"This is a fantastic game to watch running backs and compare the two," said Seattle coach Pete Carroll. "It's kind of cool, because they're both extremely dynamic. They have so many things that they can do so uniquely."
Lynch is No. 2 in the NFL this season with 871 yards rushing a 4.6-yard average per carry and seven touchdowns. Peterson is No. 4 with 786 yards, a 4.5-yard average and nine TDs.
Adrian Peterson outrushed Marshawn Lynch, above, 182 yards to 124 last season, but Lynch's Seahawks won 30-20 over the Vikings.
"I think they are totally different runners," said Seattle cornerback Richard Sherman. "I think Adrian runs to go. Marshawn runs to run through people."
Peterson rushed for 2,097 yards last season, falling just nine yards short of breaking Eric Dickerson's NFL record, which was set in 1984. Peterson also became the second running back since 1980 (joining Earl Campbell) to rush for 150 yards or more in seven games in a single season.
Lynch rushed for a career best 1,590 yards last season and a 5.0-yard average. He rushed for more than 100 yards in 11 games, including the 24-14 playoff victory at Washington.
Peterson won the individual battle with Lynch last season at Seattle, but the Seahawks won the game 30-20. Peterson had 182 yards on 17 carries and scored two touchdowns. He had a 74-yard run on Minnesota's second play from scrimmage, but the Seahawks defense held Peterson to only 38 yards in the second half.
Lynch also played well, rushing for 124 yards on 26 carries, including a 3-yard TD run that gave Seattle a 27-17 lead in the third quarter.
Now they meet again for two teams heading in opposite directions. The Seahawks are 9-1 and the Vikings are 2-7.
Few people know these two backs better than Seattle offensive coordinator Darrell Bevell, who was the OC at Minnesota from 2006 through 2010.
"They both are the ultimate competitors," Bevell said. "But they have different styles. Marshawn is going to make people miss in a phone booth, in a small area. He's going to come out of the stacks a lot.
"Adrian has that top end breakaway speed. He can still make people miss, but he's not going to do it quite like Marshawn. When Adrian comes out the back end, he can be gone."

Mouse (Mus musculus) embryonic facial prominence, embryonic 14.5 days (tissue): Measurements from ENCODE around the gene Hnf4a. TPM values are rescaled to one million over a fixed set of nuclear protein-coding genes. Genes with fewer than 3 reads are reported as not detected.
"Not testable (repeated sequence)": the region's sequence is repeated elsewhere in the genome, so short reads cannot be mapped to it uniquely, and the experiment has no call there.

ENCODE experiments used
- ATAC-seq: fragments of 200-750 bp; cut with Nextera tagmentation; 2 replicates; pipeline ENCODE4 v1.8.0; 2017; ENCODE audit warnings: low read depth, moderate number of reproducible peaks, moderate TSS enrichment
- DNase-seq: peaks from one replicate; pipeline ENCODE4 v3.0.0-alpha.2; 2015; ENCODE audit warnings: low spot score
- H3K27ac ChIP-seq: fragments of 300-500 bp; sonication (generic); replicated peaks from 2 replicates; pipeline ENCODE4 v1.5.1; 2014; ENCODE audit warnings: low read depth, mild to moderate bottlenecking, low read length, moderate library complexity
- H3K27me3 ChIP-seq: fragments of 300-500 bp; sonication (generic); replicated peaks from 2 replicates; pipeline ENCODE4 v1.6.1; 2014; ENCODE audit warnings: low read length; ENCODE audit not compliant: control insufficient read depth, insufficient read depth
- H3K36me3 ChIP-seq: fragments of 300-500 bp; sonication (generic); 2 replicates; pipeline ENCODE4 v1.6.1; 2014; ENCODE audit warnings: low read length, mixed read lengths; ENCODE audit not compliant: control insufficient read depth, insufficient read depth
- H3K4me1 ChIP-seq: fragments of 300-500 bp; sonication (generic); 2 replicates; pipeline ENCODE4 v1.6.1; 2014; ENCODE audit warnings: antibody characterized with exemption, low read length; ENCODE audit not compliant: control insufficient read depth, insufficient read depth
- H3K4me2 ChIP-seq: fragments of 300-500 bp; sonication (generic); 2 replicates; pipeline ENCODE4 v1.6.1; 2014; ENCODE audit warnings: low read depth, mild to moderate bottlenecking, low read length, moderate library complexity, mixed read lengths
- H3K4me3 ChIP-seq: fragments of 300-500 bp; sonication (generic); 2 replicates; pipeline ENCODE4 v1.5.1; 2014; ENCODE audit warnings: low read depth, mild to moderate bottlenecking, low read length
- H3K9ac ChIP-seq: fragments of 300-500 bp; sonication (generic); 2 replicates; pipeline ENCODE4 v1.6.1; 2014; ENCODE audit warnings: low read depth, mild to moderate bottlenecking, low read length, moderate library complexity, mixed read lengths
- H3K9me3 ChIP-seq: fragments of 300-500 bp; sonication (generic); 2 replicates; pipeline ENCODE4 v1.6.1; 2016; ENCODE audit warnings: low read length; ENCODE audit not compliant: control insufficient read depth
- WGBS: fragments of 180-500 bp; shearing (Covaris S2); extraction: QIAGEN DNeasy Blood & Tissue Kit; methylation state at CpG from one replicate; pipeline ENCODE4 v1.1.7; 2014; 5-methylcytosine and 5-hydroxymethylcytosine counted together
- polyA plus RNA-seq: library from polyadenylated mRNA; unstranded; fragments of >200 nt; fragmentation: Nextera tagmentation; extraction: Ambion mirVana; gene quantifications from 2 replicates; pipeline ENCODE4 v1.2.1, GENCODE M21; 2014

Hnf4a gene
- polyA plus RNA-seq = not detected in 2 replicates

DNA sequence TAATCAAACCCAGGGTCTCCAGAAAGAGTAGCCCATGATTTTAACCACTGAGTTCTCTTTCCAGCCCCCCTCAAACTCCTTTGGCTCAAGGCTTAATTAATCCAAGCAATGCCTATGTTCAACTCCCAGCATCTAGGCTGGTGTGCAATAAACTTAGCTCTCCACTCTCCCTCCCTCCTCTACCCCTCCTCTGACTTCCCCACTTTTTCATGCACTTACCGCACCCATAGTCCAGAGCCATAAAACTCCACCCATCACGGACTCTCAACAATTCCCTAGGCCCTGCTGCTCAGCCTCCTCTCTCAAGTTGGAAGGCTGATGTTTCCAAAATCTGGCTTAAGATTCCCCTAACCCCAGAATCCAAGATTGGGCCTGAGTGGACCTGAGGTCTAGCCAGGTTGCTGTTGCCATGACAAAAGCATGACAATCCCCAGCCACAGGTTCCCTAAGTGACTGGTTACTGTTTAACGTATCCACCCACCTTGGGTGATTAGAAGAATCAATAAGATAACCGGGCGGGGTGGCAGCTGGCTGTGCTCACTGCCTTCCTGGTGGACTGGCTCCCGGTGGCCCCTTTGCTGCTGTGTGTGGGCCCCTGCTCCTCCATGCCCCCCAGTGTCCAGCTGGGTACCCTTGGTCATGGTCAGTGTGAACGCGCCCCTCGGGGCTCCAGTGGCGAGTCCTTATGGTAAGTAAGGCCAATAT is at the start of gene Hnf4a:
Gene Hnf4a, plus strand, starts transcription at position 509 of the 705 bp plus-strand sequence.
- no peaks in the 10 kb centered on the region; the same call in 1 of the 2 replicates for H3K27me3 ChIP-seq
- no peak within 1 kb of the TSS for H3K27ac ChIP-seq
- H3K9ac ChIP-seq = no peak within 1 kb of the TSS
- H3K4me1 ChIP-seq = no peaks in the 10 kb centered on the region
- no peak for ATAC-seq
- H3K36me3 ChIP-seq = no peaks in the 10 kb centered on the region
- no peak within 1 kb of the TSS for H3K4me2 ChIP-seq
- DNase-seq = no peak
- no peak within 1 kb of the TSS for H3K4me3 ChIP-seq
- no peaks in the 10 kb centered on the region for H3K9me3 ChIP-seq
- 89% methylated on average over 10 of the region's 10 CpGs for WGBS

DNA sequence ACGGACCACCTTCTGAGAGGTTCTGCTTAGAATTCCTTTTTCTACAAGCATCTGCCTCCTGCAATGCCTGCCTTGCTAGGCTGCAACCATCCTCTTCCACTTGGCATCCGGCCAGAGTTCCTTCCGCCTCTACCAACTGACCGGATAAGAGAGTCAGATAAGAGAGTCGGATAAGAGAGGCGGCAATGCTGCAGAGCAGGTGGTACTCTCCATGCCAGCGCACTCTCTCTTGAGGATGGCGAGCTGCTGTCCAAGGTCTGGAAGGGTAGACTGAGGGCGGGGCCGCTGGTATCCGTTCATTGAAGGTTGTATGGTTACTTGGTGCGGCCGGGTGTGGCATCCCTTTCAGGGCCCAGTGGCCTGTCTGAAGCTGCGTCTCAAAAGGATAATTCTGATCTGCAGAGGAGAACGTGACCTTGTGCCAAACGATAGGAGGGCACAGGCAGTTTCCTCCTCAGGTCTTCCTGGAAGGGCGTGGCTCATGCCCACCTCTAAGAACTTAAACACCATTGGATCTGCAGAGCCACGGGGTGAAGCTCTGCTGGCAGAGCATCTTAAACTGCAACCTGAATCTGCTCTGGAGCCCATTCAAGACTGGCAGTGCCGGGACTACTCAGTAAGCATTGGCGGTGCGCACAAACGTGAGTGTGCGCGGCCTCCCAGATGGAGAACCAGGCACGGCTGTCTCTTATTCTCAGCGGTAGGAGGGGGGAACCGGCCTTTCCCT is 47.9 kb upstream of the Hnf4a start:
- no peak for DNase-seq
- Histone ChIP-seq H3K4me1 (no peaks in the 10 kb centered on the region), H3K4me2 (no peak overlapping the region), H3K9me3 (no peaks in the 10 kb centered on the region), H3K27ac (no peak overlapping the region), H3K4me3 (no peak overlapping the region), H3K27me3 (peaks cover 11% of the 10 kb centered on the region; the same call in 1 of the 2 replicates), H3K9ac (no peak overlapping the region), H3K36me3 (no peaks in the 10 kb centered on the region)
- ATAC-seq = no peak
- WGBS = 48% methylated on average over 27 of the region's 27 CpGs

Bevell said there's one obvious thing both players have in common.
"They want the ball," Bevell said. "They'll take it as many times as you'll give it to them. They both feel the more times they get it, the better they get a feel on how the game is going. They start seeing how the blocking schemes are coming off, where they can take the ball and how they can set things up. So the more you give it to them, the more effective that they think they can be."
Seattle free safety Earl Thomas sees differences between Lynch and Peterson.
"Marshawn is pretty smooth, but AP is kind of jerky in how he runs," Thomas said. "He can jump out and run over you. His head starts pumping when he's on a long run, so we don't want to see that Sunday."
Minnesota defensive end Jared Allen said he had a message for his teammates about Lynch: Limit his yards after contact.
"I'm trying to tell our guys, ‘Let's not let Beast Mode get all Beast Mode on us,'" Allen said. "We have to try and keep that in check a little bit, but he's a very tough-nosed dude.
"Just like Adrian, you might stop him one, two, three times. Then that fourth time, he might take it 60 yards. I think [Lynch] is well-rounded in every facet of a running back's game. Like I said, tough enough to carry the ball 30 times a game right up the gut, and fast enough to take it around the edge and kill you."
No matter which man gets the upper hand Sunday, Carroll believes it's worth the price of admission just to see them do their thing.
"It's an interesting comparison, to tell you the truth," Carroll said. "But they are different and they both have a really definitive style. Marshawn's way of running and Adrian's way, they're not at all the same. But they're extraordinary players and it'll really be fun to watch them again on the same field."